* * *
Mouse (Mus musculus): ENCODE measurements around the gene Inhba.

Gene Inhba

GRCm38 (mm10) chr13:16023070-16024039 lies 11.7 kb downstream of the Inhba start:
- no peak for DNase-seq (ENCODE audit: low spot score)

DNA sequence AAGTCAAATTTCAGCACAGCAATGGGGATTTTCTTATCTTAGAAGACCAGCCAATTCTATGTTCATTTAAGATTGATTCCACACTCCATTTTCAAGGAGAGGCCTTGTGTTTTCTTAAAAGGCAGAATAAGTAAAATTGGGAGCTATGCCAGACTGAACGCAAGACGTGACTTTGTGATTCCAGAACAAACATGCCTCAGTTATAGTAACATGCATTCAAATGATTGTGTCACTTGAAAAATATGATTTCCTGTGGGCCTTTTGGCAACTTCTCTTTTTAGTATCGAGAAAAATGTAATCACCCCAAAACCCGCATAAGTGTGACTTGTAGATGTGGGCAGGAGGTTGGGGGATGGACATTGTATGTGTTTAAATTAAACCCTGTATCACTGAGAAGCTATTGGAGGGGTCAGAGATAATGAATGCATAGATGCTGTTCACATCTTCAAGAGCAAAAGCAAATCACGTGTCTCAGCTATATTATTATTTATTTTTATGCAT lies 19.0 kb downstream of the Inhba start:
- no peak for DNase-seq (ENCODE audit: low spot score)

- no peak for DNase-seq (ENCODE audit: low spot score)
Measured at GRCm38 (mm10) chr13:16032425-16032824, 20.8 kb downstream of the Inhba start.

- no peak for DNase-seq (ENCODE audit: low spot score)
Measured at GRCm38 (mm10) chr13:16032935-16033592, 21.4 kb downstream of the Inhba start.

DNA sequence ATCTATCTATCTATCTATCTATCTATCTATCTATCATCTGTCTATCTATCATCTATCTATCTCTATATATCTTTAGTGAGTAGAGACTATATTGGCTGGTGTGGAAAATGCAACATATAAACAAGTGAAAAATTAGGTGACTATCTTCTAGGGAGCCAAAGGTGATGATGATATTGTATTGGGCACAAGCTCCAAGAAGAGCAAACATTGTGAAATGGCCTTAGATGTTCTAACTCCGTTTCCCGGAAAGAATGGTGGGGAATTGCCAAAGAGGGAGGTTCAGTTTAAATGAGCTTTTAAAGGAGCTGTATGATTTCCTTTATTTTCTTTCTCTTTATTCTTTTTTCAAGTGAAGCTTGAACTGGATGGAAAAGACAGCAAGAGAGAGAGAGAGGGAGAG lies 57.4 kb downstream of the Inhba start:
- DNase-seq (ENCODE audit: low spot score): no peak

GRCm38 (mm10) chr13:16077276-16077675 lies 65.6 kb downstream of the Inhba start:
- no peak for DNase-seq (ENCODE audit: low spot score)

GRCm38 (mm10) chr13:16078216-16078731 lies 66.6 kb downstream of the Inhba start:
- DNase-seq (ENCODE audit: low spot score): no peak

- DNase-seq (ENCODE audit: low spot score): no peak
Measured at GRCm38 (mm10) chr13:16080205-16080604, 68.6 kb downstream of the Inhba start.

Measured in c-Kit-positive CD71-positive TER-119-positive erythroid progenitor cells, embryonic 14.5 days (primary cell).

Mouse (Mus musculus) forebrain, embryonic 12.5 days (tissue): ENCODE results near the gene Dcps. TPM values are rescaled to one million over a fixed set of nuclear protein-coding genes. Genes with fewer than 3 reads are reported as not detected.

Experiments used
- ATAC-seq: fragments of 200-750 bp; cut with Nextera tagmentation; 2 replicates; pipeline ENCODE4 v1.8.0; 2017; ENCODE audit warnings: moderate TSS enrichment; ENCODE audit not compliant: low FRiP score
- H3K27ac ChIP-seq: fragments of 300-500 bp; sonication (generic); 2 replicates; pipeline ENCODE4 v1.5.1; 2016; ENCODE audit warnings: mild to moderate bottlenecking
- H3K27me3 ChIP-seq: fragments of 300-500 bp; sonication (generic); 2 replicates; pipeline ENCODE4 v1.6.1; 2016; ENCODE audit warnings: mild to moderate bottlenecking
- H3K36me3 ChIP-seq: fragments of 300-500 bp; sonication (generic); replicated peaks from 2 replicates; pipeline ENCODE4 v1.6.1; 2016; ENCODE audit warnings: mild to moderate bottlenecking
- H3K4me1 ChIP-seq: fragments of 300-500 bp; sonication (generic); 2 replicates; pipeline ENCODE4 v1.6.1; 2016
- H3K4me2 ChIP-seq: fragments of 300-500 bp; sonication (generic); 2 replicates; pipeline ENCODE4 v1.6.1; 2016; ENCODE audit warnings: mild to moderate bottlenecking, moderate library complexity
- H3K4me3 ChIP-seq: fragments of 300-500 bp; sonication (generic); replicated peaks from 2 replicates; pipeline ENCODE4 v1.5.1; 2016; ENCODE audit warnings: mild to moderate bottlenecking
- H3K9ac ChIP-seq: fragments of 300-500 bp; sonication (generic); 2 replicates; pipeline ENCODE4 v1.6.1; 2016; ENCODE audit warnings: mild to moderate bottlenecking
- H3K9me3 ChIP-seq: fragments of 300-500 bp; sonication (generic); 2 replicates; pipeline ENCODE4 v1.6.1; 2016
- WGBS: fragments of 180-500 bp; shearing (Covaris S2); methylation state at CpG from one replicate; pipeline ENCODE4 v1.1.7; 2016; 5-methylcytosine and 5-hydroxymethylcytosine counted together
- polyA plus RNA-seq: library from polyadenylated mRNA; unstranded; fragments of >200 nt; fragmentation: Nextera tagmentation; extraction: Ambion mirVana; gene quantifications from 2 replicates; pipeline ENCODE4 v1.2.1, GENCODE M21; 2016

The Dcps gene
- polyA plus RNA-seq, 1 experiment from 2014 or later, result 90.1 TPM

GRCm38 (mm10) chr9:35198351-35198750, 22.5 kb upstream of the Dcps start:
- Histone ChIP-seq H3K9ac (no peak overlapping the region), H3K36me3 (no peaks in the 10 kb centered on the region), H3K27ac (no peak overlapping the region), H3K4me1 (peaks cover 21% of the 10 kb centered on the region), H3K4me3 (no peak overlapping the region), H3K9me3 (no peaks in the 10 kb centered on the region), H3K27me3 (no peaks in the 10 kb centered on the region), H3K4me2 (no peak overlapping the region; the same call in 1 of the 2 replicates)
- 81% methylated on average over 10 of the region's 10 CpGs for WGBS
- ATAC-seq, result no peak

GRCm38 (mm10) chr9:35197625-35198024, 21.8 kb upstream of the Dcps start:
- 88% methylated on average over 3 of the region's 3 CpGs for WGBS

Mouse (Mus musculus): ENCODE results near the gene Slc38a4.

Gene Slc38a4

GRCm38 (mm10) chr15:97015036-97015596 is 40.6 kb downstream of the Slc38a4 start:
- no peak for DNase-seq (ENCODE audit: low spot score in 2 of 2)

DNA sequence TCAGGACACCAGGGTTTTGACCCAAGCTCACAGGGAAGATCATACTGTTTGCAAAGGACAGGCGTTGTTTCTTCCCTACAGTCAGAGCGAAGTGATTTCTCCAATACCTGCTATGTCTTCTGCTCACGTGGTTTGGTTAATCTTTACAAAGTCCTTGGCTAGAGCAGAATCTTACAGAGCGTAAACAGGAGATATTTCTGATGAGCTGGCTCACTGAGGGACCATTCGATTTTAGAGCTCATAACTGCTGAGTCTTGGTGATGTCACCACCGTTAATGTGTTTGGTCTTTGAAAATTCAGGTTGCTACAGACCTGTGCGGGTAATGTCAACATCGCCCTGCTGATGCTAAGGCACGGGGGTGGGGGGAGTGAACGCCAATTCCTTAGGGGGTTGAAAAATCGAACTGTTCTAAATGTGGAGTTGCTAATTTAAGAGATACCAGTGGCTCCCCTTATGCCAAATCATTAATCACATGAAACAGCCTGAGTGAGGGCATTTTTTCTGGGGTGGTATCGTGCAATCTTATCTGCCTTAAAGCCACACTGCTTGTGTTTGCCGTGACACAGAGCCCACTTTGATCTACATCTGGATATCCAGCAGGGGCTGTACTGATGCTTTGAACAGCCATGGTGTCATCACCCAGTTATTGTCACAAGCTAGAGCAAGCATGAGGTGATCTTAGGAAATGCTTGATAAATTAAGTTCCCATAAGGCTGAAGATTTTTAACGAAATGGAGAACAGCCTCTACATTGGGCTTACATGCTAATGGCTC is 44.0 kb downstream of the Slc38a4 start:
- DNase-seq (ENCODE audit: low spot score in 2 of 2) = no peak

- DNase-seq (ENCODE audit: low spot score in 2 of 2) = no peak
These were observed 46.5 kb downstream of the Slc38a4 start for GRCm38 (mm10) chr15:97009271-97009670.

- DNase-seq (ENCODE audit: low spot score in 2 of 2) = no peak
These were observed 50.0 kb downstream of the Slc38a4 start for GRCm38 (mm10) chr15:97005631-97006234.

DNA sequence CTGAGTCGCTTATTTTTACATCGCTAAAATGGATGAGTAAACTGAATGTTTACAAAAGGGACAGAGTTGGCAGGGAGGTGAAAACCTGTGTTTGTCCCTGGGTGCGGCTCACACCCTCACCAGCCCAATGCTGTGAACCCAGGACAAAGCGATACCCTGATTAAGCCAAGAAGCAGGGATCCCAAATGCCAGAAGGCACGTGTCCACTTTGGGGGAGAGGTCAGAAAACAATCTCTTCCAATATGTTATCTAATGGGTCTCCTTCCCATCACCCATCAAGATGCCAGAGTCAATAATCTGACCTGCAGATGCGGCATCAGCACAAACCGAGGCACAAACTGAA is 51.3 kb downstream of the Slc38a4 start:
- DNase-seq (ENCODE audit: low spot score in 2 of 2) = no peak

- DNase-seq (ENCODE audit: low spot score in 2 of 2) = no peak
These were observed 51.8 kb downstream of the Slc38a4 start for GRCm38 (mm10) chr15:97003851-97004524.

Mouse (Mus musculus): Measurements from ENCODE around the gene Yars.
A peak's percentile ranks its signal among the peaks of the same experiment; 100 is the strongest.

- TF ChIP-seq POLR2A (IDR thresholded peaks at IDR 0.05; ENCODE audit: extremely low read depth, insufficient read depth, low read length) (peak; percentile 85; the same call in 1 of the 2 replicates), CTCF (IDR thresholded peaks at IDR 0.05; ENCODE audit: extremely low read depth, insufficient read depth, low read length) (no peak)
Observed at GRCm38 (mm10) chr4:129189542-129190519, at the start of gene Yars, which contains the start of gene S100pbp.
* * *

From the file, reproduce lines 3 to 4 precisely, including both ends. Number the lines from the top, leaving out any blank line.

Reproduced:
GRCm38 (mm10) chr13:16023070-16024039 lies 11.7 kb downstream of the Inhba start:
- no peak for DNase-seq (ENCODE audit: low spot score)